Lorenzetti’s allegory of good and bad government

That’s great inspiration for my setting of SiT.

Ambrogio Lorenzetti: Allegory of good and bad government, paintings at the Council Room of the Nine, Palazzo Pubblico, City of Siena, Italy, 14th century.

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Securitas flying over the City.

Below: The City with a good government. Girls are dancing, traders are coming in, there’s plenty of open shops: all is well .

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Below: The good government itself,  presided by Old Ben. You know Ben, don’t you? Ben Comune (Common Good). He holds two ropes (cordia) that links him to the 24 elected citizens (city council) and with Concordia (left, bottom, in grey) and Justicia (sitting on a throne above Concordia). Each side of Justicia, rewards and punishments are being distributed: gifts, crowning, decapitation, you know, usual judiciary stuff.

The trinity of angelic figures above Ben Comune are Faith, Hope and Charity. Besides him are six councilors. The slouched woman in a white gown is Peace (is she bored or something?). The others, in order, are Fortitude, Prudence, Magnanimity, Temperance and Justice (again).

Some guards watch prisoners, presumably from nobility (natural enemies of a Republic) that are prostrated and awaiting judgment.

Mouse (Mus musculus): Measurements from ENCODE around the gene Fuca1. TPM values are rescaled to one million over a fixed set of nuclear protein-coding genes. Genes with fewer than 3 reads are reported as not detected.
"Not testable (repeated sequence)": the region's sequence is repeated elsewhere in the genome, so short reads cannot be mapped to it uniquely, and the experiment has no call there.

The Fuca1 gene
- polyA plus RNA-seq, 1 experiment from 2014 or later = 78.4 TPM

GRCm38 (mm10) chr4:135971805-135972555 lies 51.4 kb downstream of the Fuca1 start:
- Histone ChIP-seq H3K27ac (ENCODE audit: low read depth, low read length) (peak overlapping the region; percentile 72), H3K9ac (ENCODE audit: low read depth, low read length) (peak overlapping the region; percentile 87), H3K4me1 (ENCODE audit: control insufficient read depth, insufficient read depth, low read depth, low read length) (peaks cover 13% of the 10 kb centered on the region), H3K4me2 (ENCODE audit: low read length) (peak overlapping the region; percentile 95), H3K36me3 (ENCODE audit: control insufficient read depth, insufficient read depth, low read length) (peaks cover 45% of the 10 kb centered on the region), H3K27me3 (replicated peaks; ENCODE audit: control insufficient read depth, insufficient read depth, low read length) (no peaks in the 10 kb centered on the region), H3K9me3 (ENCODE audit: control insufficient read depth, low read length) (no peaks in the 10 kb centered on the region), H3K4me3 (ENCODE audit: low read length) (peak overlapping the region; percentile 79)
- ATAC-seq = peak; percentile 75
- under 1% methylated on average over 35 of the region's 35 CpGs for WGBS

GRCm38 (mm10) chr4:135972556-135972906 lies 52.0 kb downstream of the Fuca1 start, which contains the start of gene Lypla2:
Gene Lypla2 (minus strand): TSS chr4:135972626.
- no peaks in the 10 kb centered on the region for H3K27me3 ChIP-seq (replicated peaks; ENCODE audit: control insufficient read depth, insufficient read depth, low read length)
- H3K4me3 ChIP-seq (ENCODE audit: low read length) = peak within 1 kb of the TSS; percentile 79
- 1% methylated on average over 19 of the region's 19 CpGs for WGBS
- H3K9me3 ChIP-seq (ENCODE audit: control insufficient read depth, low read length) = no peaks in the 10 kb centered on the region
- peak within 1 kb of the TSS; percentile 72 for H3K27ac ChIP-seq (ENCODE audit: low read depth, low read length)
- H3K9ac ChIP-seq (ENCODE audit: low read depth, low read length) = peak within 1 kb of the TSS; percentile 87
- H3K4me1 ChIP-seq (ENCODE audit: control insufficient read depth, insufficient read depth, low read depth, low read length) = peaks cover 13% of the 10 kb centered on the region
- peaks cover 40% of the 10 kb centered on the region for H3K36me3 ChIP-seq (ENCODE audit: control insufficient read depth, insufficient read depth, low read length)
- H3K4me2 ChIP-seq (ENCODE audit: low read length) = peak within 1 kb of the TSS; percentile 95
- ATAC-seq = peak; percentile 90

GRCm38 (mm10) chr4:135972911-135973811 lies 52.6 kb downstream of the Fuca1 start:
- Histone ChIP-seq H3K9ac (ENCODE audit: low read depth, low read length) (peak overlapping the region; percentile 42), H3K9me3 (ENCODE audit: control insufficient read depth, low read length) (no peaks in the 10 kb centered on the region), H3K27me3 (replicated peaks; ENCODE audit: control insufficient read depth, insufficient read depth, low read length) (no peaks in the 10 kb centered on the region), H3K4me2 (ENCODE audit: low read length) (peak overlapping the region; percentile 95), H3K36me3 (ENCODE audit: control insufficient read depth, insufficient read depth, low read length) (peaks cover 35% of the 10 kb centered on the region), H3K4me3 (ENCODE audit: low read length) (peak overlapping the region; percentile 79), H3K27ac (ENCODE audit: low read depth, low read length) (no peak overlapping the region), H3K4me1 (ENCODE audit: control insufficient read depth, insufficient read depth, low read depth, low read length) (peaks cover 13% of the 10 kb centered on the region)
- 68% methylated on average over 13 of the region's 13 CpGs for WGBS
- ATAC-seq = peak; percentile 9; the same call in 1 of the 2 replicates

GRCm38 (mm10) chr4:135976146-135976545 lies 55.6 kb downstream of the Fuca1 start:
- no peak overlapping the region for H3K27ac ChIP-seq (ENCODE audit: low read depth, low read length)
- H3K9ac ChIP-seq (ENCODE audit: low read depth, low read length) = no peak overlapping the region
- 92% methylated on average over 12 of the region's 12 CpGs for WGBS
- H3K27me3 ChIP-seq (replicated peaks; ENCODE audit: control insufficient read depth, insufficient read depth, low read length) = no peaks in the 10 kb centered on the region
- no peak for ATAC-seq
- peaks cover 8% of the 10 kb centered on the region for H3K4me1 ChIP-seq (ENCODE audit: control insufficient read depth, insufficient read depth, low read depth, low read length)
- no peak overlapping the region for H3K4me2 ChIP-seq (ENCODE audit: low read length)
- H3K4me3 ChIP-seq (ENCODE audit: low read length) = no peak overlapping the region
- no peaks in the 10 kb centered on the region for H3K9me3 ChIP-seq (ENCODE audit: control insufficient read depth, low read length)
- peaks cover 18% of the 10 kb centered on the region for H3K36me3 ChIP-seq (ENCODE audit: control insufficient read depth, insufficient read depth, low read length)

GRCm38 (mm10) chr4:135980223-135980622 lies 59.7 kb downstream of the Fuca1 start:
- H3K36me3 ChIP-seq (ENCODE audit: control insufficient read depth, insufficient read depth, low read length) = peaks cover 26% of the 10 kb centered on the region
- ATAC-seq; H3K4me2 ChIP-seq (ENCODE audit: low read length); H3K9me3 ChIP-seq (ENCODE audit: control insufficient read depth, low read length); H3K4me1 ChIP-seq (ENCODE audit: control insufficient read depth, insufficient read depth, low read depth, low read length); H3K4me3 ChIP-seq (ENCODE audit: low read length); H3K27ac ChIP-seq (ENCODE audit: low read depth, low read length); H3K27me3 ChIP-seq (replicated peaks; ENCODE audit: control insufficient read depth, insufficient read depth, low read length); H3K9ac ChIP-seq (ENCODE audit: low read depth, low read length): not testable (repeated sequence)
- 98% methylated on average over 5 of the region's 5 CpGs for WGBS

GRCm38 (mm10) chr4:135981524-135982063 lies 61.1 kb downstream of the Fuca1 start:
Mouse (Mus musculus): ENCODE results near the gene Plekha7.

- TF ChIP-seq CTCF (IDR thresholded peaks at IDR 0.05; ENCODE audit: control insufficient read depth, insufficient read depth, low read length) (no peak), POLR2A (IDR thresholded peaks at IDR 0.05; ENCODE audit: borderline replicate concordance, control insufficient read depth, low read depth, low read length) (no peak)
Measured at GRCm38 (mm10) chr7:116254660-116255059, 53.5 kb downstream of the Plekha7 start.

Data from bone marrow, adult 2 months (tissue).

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But don’t take nothing as granted. Horrible Timor (Fear) reminds us:

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Because everyone wants what’s good for themselves, in this City

Justice is subjugated to Tyranny.

And so no one can go

this way without fearing for his life,

since thievery is done both side of these walls. (1)

And so we get (Below): the City under a bad government (ironically, the painting is a lot more deteriorated!).

Thugs are molesting citizens: rapes (presumably) and murders are committed. The only shop opened is the armourer’s. Clever.

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Below: the bad government. Wouldn’t that be great if bad politicians would grow tusks and horns? No more pretending to be honest when you have those!